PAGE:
Jewelry store under fire for controversial take a knee billboard

A Massachusetts jeweler is sparking controversy with a billboard that strikes back at take a knee protests in the NFL.

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A Massachusetts jeweler is sparking controversy with a billboard that strikes back at take a knee protests in the NFL.

A small business in Sturbridge, Massachusetts, is under fire after putting up a billboard many are calling racist.

Garieri Jewelers set up an ad on a billboard along Route 20 in Charlton on Saturday depicting a young man down on one knee on a football field proposing to a woman.

The tag line in the ad reads, "If you're going to take a knee this season, please have a ring in your hand."

The store owner says it was a play on words surrounding the NFL player protest of kneeling during the national anthem.

"It was intended to be attention-getting," said Scott Garieri, the owner.

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While Garieri hoped the billboard would get attention, he didn't expect the type of attention it got.

"Someone saw it, pulled in off Route 20 and took a picture of it and then went off about how racist it is," said Garieri. "Then they started attacking us, they wanted to come in and vomit on the [jewelry] cases, they were going to urinate on our sidewalks."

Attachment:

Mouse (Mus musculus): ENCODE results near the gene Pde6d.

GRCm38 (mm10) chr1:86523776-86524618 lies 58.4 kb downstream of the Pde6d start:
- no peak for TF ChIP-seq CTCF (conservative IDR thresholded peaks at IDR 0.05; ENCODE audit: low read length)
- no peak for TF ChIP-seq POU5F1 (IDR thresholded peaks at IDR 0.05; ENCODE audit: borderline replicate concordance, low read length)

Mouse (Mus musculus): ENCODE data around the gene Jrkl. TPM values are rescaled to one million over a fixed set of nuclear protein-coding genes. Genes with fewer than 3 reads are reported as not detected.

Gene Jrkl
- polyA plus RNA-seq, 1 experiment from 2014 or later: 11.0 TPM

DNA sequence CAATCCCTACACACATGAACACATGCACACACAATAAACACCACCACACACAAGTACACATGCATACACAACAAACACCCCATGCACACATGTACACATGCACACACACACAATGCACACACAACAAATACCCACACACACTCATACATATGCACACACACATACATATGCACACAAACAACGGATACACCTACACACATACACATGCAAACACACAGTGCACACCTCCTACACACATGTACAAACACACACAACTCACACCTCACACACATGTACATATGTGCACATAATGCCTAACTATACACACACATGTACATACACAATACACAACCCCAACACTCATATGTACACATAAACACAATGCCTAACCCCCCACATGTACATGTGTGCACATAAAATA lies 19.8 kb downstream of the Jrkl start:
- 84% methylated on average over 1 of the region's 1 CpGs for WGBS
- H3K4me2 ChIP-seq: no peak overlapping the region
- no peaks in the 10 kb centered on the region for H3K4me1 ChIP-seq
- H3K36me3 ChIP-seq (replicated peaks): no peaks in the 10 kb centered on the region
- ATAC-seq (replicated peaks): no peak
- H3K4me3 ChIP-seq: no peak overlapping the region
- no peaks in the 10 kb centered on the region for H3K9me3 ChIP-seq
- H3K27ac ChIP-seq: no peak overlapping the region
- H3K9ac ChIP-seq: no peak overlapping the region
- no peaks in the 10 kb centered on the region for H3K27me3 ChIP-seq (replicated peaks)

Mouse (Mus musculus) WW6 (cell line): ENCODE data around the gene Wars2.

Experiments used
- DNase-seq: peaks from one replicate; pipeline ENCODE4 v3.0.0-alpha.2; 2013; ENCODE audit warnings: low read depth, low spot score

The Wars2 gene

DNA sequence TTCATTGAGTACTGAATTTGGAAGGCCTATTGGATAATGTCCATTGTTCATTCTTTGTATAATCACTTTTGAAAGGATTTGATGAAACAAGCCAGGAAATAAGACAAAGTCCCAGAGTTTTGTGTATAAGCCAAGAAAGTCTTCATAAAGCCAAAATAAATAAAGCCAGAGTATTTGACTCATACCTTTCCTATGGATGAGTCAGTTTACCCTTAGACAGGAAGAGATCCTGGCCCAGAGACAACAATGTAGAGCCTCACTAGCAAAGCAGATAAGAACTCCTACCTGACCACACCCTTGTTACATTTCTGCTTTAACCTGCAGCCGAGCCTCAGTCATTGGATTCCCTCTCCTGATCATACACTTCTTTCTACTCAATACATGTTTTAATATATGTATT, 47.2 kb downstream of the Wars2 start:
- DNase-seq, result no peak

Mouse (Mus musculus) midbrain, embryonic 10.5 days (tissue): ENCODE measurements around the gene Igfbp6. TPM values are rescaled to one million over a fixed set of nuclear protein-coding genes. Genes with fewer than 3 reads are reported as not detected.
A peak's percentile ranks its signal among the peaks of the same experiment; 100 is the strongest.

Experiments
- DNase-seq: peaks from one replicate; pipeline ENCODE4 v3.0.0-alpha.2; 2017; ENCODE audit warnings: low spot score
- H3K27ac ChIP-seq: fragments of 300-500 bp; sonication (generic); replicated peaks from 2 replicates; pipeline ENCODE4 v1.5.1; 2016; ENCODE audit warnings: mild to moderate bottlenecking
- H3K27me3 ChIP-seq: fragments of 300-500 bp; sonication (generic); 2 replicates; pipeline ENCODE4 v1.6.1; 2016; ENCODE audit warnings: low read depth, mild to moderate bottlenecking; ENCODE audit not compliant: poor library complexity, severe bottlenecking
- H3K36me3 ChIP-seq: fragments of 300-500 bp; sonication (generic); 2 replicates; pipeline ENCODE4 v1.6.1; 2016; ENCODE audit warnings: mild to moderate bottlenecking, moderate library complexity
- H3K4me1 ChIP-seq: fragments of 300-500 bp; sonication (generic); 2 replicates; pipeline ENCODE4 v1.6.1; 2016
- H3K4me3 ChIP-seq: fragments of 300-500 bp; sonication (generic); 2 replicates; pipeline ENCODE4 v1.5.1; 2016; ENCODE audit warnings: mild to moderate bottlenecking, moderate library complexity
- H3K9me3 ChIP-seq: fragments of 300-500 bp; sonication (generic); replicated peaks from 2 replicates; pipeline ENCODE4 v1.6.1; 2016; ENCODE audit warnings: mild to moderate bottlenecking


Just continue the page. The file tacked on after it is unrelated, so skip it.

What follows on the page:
One social media comment went as far as suggesting Garieri's daughter kill herself.

Coincidentally, Nike released their own controversial ad just days after the billboard went up. The ad, which features notable athlete Colin Kaepernick, the first NFL player to take a knee during the National Anthem in protest to police brutality, has a tag line that reads, "Believe in something. Even if it means sacrificing everything."

Both Garieri and Nike's ads have reignited the debate on whether players should take a knee, which Garieri says he opposes.

Explore>>Read: Colin Kaepernick face of Nike’s 30th anniversary ‘Just Do It’ ad campaign

"I'm a firm believer in respecting the country, respecting the flag, respecting the national anthem," said Garieri.

Mike Brady works near where the billboard is located. Brady says once he realized what is was referring to, he felt as though discussions on social justice should be taken more seriously.

Explore>>Read: Critics suggest Pat Tillman was better choice for Nike campaign

"I have family members who fought at war and died at war, the national anthem is very sacred," said Brady. "At the same time, I have a son who is biracial. I can certainly see the players' position on social issues need a lot more attention and how do we bring attention to it."

"It wasn't meant to be racist, business is business," said Garieri.

Explore>>Read: Nike ad campaign featuring Colin Kaepernick sparks boycott

Garieri says the billboard is staying up because it's generated so much response it's worth the negative backlash.

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Credit: DaytonDailyNews

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WATCH: Nike Releases First "Just Do It" Commercial Featuring Colin Kaepernick

Credit: DaytonDailyNews

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